Column: Curriculum

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Although 43 states are employing strategies that encourage elementary teachers to teach higher-order thinking skills, few have developed comprehensive policies for reforming the curriculum to include such skills in the early grades, a study by a federally sponsored research center shows.

Based on a 50-state survey, the study by Michigan State University's Center for the Learning and Teaching of Elementary Subjects found that 35 states had created inservice programs to train teachers to teach problem-solving and conceptual understanding. But changes in testing, a common method of curriculum reform in the 1970's, were used relatively rarely; only 10 states reported using testing to introduce higher-order skills.

In addition, the study found that only 12 states combined three or more strategies. Of these 12, California represents "the state of the art," according to the report. It has revised curriculum frameworks, curriculum guides for teachers, statewide tests, instructional-materials adoptions, and inservice-training programs to stress thinking skills.

Copies of "State Guidelines for Reshaping Academic Curricula in Elementary Schools: A 50-State Survey" are available by writing: Editor, Institute for Research on Teaching, 252 Erickson Hall, Michigan State University, East Lansing, Mich. 48824-1034.

As part of an effort to curb a 42 percent dropout rate, teachers and principals at junior high schools in the nation's Capital are developing a model African-American-studies curriculum.

Funded by a $150,000 grant from the Rockefeller Foundation, the project is aimed at encouraging middle-grade students to stay in school by linking classroom activities to their cultural heritage. Some 92 percent of the junior-high student body in Washington are black, and 98 percent of those who dropped out of school in 1988 were black.

"Numerous studies have shown that the level of student achievement and attendance improves when teachers pay special attention to students' background and culture," said the project's director, DeBorah Johnson.

The project will be based in 15 junior high schools and three high schools. Teams of 32 teachers and 18 principals will develop the curriculum in conjunction with local cultural institutions, including Trinity College, the Smithsonian Institution, the Kennedy Center for the Performing Arts, and the National Science Foundation.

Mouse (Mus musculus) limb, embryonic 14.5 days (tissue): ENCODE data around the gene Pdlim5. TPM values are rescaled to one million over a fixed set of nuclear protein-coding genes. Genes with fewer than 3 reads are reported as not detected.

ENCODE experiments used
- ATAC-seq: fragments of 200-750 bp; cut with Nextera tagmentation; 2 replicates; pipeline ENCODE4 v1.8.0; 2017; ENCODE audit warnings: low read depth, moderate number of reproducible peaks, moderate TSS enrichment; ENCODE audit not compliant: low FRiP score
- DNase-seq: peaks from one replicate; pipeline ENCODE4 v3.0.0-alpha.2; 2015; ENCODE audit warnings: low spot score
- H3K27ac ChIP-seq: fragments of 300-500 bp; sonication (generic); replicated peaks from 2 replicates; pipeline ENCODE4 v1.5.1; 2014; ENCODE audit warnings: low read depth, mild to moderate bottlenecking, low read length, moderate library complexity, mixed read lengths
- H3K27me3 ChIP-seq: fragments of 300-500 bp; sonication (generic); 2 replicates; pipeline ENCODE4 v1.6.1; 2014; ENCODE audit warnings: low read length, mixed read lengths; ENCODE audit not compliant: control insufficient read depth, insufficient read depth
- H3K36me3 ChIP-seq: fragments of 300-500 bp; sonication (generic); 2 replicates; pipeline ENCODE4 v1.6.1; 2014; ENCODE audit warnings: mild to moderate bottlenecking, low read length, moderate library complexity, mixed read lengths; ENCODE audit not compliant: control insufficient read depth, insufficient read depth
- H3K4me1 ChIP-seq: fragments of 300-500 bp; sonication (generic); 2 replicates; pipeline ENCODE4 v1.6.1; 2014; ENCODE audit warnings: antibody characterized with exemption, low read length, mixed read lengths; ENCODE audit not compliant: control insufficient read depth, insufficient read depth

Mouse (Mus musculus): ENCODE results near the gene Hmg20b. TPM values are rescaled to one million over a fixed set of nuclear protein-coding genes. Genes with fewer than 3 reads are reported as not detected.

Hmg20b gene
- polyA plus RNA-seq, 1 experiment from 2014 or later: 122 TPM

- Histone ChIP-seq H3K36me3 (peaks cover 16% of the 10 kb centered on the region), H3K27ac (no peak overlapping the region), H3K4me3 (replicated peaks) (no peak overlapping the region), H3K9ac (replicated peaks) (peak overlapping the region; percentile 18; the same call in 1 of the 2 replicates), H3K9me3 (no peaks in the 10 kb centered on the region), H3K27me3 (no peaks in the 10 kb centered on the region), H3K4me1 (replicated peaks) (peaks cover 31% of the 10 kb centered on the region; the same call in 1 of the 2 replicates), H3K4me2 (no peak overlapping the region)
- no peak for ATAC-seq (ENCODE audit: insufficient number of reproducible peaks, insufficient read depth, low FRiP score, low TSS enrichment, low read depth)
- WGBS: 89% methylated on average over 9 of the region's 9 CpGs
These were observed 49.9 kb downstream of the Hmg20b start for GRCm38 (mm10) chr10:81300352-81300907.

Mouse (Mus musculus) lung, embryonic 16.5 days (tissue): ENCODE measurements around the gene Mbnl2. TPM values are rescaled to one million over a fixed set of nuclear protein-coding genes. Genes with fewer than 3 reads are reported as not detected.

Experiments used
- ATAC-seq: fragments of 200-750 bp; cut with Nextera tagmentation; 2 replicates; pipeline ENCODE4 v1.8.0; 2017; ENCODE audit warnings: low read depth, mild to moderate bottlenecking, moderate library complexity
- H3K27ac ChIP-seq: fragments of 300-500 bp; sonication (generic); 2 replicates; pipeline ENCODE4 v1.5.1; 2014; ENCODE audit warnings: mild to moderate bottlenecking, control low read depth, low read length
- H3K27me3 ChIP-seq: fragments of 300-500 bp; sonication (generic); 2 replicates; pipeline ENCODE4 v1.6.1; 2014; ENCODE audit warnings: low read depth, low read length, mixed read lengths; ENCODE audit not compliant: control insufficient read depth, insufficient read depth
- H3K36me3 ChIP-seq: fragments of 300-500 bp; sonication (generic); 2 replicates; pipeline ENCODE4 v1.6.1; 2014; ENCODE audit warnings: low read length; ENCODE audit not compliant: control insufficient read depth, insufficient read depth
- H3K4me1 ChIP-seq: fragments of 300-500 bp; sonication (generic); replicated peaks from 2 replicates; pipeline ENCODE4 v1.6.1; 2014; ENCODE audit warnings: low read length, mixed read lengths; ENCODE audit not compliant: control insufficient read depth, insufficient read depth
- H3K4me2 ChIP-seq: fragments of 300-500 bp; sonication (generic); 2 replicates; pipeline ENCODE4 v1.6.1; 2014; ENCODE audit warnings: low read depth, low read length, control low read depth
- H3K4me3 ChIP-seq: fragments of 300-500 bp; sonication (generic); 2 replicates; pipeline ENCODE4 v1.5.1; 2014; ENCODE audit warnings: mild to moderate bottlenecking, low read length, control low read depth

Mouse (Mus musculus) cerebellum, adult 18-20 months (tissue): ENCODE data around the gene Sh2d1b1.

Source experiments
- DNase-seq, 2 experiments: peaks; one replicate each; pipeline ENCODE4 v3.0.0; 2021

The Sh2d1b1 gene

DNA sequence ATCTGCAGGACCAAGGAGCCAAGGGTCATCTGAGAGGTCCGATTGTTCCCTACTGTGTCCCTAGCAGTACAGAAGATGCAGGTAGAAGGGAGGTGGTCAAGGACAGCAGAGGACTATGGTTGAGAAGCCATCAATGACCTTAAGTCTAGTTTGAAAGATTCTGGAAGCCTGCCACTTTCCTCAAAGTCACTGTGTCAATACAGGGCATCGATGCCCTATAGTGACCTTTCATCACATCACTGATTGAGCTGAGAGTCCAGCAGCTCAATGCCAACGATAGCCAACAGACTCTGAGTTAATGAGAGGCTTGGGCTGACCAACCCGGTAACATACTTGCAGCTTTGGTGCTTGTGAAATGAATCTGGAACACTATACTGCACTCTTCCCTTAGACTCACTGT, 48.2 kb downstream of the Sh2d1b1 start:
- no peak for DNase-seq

Participants will also develop a three-credit, graduate-level course for teachers of history, the arts, language, and literature; ongoing symposia for teachers throughout the school year; and special training for teachers to train other teachers in the new instructional methods.

The Kumon mathematics program, a system developed in Japan that has gained widespread attention in this country since it was introduced in 1988 into an Alabama elementary school, has begun to attract some skeptical second looks.

Teachers and administrators at the Sumiton Elementary School have praised the program, which allows students to work at their own pace to master computational problems. (See Education Week, May 17, 1989.)

But Superintendent of Education Wayne Teague of Alabama, in a letter to local superintendents, warned that Kumon "is not a total math program, and does not meet Alabama's requirements."

A study by a University of Alabama researcher also concluded that the program had not resulted in significant improvements in students' academic performance.

In response, Sumiton officials said the study did not reflect the full effects of the program, since it analyzed tests taken only six months after the program had been introduced.

The National Archives has published a guide to help teachers use historical documents.

The 225-page guide contains essays explaining documents from the Archives' holdings and suggestions for using them in different classroom settings. The 52 documents include Delaware's ratification of the U.S. Constitution, the 1835 Cherokee census, German propaganda leaflets from World War I, an Alabama voters' literacy test, and President Nixon's resignation letter.

Copies of "Teaching With Documents" are available for $15 each, plus $3 for shipping and handling, from the National Archives Trust Fund, P.O. Box 100793, Atlanta, Ga. 30384.

In a related effort, an Oklahoma State University political scientist has created a computerized "bulletin board" to exchange information on The Federalist Papers.

Launched with a grant from the Commission on the Bicentennial of the U.S. Constitution, the Federalist Bulletin Board System is available toll-free to teachers and students with access to any type of computer and a modem. In addition to leaving messages with other teachers and scholars, users can also read essays and classroom materials about constitutional issues.

The system is available 24 hours a day, 7 days a week. Teachers and students can gain access to the system by calling (800) 232-6303. For further information, write: Danny M. Adkison, 519 Mathematical Sciences, Oklahoma State University, Stillwater, Okla. 74078, or call (405) 744-5569.--rr

Vol. 09, Issue 18

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